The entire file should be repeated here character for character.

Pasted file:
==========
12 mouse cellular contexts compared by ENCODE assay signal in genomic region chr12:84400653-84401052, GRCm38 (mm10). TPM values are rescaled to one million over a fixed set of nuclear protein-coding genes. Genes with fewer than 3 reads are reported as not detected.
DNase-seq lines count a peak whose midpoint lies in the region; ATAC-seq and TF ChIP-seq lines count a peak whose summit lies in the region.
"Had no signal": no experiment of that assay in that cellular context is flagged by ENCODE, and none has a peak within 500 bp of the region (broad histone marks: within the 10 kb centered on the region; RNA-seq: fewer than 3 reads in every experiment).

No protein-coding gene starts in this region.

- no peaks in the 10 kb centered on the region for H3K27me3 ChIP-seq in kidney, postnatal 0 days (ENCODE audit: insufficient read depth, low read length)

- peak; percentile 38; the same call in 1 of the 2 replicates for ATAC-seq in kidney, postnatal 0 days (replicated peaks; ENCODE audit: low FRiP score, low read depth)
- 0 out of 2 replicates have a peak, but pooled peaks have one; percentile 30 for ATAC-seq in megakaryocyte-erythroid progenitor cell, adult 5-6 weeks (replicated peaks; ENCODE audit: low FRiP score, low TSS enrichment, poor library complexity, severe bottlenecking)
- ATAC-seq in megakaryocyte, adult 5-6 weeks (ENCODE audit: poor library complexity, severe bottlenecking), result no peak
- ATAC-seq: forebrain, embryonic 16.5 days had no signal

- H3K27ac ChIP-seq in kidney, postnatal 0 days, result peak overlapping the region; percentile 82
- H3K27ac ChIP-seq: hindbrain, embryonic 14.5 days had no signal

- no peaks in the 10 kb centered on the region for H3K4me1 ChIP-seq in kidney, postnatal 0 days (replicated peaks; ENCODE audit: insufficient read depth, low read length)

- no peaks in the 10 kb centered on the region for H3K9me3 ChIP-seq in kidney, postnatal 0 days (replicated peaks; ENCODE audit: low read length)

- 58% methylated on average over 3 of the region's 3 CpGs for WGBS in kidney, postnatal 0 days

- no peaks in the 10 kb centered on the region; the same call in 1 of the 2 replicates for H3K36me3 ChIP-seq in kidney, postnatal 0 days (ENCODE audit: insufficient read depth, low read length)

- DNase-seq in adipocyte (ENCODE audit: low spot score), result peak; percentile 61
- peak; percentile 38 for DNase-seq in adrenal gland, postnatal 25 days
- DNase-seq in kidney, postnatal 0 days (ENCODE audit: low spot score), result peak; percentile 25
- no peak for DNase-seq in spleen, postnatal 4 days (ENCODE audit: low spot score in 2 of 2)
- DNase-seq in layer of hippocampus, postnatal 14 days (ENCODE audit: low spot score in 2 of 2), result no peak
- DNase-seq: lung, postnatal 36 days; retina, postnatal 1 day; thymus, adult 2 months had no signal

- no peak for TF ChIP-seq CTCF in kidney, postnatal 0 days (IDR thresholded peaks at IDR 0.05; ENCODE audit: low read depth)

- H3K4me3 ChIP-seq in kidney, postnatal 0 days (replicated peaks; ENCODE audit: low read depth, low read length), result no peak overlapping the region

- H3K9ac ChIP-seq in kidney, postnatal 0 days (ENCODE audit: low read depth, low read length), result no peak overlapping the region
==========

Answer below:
12 mouse cellular contexts compared by ENCODE assay signal in genomic region chr12:84400653-84401052, GRCm38 (mm10). TPM values are rescaled to one million over a fixed set of nuclear protein-coding genes. Genes with fewer than 3 reads are reported as not detected.
DNase-seq lines count a peak whose midpoint lies in the region; ATAC-seq and TF ChIP-seq lines count a peak whose summit lies in the region.
"Had no signal": no experiment of that assay in that cellular context is flagged by ENCODE, and none has a peak within 500 bp of the region (broad histone marks: within the 10 kb centered on the region; RNA-seq: fewer than 3 reads in every experiment).

No protein-coding gene starts in this region.

- no peaks in the 10 kb centered on the region for H3K27me3 ChIP-seq in kidney, postnatal 0 days (ENCODE audit: insufficient read depth, low read length)

- peak; percentile 38; the same call in 1 of the 2 replicates for ATAC-seq in kidney, postnatal 0 days (replicated peaks; ENCODE audit: low FRiP score, low read depth)
- 0 out of 2 replicates have a peak, but pooled peaks have one; percentile 30 for ATAC-seq in megakaryocyte-erythroid progenitor cell, adult 5-6 weeks (replicated peaks; ENCODE audit: low FRiP score, low TSS enrichment, poor library complexity, severe bottlenecking)
- ATAC-seq in megakaryocyte, adult 5-6 weeks (ENCODE audit: poor library complexity, severe bottlenecking), result no peak
- ATAC-seq: forebrain, embryonic 16.5 days had no signal

- H3K27ac ChIP-seq in kidney, postnatal 0 days, result peak overlapping the region; percentile 82
- H3K27ac ChIP-seq: hindbrain, embryonic 14.5 days had no signal

- no peaks in the 10 kb centered on the region for H3K4me1 ChIP-seq in kidney, postnatal 0 days (replicated peaks; ENCODE audit: insufficient read depth, low read length)

- no peaks in the 10 kb centered on the region for H3K9me3 ChIP-seq in kidney, postnatal 0 days (replicated peaks; ENCODE audit: low read length)

- 58% methylated on average over 3 of the region's 3 CpGs for WGBS in kidney, postnatal 0 days

- no peaks in the 10 kb centered on the region; the same call in 1 of the 2 replicates for H3K36me3 ChIP-seq in kidney, postnatal 0 days (ENCODE audit: insufficient read depth, low read length)

- DNase-seq in adipocyte (ENCODE audit: low spot score), result peak; percentile 61
- peak; percentile 38 for DNase-seq in adrenal gland, postnatal 25 days
- DNase-seq in kidney, postnatal 0 days (ENCODE audit: low spot score), result peak; percentile 25
- no peak for DNase-seq in spleen, postnatal 4 days (ENCODE audit: low spot score in 2 of 2)
- DNase-seq in layer of hippocampus, postnatal 14 days (ENCODE audit: low spot score in 2 of 2), result no peak
- DNase-seq: lung, postnatal 36 days; retina, postnatal 1 day; thymus, adult 2 months had no signal

- no peak for TF ChIP-seq CTCF in kidney, postnatal 0 days (IDR thresholded peaks at IDR 0.05; ENCODE audit: low read depth)

- H3K4me3 ChIP-seq in kidney, postnatal 0 days (replicated peaks; ENCODE audit: low read depth, low read length), result no peak overlapping the region

- H3K9ac ChIP-seq in kidney, postnatal 0 days (ENCODE audit: low read depth, low read length), result no peak overlapping the region